I mostly stay out away from talking about politics on this blog, not because I don’t have a plethora of opinions, but rather because it’s not something I usually want to write about.
I have followed with great interest the presidential primaries of my neighbors to the south, and have been particularly captivated by the remarkable rhetoric of Barack Obama. At the same time, I will always remain skeptical of such lofty rhetoric, even if I really want to believe that he won’t become yet another disappointment. Furthermore, as a Christian, my mission in the world is ultimately something other than electoral politics, even if I might have some distinctly political agendas in (my feeble attempts at) embodying God’s love to the world.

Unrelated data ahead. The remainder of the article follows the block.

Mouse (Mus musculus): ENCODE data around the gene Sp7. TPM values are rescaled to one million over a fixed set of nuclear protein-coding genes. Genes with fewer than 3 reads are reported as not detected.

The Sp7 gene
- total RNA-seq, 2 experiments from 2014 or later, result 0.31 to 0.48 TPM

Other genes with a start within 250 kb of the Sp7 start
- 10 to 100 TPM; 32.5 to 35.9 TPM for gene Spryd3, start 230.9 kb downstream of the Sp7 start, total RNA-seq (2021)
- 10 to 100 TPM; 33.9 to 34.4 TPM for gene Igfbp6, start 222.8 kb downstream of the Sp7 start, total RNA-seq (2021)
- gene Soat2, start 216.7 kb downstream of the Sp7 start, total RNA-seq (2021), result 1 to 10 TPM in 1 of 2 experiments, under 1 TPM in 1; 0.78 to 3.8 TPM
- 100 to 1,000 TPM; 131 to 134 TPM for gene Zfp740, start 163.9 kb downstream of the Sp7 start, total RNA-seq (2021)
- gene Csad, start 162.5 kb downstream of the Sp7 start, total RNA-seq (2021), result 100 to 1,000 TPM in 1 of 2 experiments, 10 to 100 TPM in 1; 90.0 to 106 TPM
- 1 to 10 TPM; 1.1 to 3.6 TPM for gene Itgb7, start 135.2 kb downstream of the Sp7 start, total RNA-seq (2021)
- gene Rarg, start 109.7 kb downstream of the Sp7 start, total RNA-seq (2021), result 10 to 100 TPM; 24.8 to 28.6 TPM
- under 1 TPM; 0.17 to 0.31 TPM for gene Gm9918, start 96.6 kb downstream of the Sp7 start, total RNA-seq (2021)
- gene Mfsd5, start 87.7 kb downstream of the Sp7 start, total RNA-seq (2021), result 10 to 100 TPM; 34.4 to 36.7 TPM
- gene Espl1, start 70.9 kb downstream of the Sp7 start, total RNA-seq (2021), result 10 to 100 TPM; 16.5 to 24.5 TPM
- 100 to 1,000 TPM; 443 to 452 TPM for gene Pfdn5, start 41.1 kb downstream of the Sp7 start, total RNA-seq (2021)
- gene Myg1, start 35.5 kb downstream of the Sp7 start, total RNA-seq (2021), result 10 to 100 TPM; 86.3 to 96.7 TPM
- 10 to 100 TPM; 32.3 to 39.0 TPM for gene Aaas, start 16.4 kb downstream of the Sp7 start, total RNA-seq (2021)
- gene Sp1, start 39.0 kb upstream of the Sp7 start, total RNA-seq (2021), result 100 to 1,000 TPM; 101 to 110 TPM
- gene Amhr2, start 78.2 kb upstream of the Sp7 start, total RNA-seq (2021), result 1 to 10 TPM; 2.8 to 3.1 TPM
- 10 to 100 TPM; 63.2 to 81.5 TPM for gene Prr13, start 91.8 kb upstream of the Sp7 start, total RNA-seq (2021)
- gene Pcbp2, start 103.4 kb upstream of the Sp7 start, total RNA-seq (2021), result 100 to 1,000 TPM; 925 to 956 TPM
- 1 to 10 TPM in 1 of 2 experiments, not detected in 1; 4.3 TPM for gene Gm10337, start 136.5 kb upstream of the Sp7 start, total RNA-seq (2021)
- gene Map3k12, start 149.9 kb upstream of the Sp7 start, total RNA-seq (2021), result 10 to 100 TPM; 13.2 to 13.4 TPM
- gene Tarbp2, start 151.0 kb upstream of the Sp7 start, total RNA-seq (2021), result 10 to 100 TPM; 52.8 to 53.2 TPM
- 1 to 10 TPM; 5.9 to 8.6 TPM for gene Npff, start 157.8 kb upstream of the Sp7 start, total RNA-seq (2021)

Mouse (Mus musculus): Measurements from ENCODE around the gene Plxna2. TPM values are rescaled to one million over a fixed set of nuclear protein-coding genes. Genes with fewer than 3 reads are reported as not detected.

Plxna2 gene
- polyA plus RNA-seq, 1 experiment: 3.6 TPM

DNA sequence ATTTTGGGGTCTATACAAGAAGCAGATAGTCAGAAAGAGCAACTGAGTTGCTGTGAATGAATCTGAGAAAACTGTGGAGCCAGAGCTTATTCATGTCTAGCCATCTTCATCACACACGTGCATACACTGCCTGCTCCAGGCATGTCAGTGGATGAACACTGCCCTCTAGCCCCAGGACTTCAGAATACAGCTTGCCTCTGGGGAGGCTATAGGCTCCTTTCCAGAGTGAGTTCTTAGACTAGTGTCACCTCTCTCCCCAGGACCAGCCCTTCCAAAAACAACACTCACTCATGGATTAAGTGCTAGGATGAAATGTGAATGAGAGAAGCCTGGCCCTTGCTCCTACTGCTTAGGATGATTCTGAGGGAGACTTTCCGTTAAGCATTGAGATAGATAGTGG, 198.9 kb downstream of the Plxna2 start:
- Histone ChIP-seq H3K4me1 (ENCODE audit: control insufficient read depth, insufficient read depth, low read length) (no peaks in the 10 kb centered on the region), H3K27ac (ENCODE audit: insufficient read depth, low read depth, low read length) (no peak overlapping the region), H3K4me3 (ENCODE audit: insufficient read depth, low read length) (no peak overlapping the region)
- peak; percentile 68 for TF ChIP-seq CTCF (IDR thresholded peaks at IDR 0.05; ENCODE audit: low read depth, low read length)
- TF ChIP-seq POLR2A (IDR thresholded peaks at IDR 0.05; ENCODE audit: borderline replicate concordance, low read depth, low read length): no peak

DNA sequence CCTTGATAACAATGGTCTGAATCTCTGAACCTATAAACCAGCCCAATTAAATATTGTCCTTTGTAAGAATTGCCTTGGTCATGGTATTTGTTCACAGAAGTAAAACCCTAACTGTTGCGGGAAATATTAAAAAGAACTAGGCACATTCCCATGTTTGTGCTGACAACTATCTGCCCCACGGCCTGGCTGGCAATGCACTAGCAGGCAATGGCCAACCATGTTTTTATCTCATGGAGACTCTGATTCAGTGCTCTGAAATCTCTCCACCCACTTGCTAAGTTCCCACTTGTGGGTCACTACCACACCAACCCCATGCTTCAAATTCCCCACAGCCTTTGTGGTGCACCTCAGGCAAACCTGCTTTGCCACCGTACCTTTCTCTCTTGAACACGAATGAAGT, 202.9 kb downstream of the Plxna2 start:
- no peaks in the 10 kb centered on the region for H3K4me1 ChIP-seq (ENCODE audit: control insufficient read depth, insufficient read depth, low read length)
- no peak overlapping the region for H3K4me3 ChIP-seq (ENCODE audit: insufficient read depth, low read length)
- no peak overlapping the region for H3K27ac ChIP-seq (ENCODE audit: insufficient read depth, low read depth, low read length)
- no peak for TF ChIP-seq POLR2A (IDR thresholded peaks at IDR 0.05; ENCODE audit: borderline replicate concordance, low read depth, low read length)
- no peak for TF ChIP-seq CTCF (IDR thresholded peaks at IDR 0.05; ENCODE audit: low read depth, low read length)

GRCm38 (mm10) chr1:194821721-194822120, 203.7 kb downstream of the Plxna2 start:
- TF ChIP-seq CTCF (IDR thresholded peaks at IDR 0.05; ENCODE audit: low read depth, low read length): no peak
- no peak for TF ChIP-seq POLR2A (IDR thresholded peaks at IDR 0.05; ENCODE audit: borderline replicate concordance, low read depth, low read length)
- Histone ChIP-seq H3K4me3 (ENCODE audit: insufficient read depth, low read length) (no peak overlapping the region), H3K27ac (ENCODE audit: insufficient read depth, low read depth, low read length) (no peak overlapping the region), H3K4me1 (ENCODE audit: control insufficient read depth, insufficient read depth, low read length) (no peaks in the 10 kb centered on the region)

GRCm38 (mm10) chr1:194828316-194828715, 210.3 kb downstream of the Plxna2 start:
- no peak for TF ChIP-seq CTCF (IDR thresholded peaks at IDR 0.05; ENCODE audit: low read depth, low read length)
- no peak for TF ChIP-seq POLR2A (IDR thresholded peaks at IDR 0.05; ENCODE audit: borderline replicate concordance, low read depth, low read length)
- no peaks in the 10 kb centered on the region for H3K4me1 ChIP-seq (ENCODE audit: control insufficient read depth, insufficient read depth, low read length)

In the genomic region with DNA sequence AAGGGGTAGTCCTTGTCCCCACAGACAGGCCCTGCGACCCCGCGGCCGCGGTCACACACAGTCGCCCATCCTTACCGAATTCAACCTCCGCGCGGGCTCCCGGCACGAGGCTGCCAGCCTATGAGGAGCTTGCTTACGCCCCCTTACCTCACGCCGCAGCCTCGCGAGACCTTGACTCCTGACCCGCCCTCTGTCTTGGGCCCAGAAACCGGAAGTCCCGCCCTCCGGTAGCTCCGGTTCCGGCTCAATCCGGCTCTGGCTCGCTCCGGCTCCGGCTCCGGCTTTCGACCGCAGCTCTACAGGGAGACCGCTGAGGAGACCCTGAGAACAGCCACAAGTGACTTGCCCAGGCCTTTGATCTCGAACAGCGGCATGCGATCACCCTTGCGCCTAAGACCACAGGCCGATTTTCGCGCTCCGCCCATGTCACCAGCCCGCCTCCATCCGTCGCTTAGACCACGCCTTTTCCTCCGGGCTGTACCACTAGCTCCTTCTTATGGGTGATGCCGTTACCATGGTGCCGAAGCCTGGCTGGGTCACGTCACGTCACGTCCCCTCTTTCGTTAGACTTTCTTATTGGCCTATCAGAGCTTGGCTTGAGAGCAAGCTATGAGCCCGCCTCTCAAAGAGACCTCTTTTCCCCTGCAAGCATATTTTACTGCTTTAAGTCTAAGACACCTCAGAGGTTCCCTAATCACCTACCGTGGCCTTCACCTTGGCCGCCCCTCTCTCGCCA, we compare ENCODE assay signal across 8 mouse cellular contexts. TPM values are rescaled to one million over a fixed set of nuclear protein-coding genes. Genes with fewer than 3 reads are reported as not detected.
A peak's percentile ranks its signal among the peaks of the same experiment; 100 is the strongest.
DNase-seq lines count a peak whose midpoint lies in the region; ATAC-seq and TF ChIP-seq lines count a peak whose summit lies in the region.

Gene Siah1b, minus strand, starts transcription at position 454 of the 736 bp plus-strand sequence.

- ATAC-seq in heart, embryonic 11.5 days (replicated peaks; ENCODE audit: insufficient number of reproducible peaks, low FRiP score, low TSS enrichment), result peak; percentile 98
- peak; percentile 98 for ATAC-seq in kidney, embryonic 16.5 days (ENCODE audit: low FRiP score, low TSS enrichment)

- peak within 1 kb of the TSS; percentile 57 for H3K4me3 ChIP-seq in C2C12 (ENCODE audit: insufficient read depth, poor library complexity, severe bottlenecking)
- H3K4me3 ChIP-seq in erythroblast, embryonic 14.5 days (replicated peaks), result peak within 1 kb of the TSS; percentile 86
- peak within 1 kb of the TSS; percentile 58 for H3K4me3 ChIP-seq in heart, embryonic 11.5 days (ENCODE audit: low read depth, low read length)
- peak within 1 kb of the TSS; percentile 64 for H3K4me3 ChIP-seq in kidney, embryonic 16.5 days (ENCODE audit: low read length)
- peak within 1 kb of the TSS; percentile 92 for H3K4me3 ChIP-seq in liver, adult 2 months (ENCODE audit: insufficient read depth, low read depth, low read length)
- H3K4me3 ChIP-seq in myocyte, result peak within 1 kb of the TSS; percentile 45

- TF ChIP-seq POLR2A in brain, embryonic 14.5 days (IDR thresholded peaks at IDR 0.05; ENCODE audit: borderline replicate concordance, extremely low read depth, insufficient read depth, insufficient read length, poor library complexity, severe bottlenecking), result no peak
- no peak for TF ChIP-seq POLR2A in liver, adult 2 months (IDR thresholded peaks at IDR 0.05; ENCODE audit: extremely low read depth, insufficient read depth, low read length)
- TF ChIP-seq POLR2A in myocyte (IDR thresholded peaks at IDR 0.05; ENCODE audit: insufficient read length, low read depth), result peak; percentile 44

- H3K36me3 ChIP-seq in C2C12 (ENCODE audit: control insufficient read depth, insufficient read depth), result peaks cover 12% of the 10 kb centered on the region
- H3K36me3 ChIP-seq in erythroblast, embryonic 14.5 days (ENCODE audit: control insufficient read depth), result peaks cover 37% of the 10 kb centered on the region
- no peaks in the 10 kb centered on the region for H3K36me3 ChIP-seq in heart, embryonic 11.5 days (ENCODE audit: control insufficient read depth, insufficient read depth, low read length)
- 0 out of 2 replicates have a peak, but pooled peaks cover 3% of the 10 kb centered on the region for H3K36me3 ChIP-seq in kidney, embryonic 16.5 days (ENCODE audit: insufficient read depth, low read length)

These themes converge in a piece by David Fitch entitled Žižek, Obama and the Emerging Church, in which he exposes the dirty little secret of Christians and politics:
We participate in National politics, its political ideologies of a more just society, even though we deeply suspect the corporate national machine insures nothing will change. We do this because it is much harder to think of the church itself as a legitimate social political force for God’s justice in the world. It is simply a lot less work to support Barak Obama for president than it is to lead our churches into being living communities of righteousness, justice and God’s Mission in the world.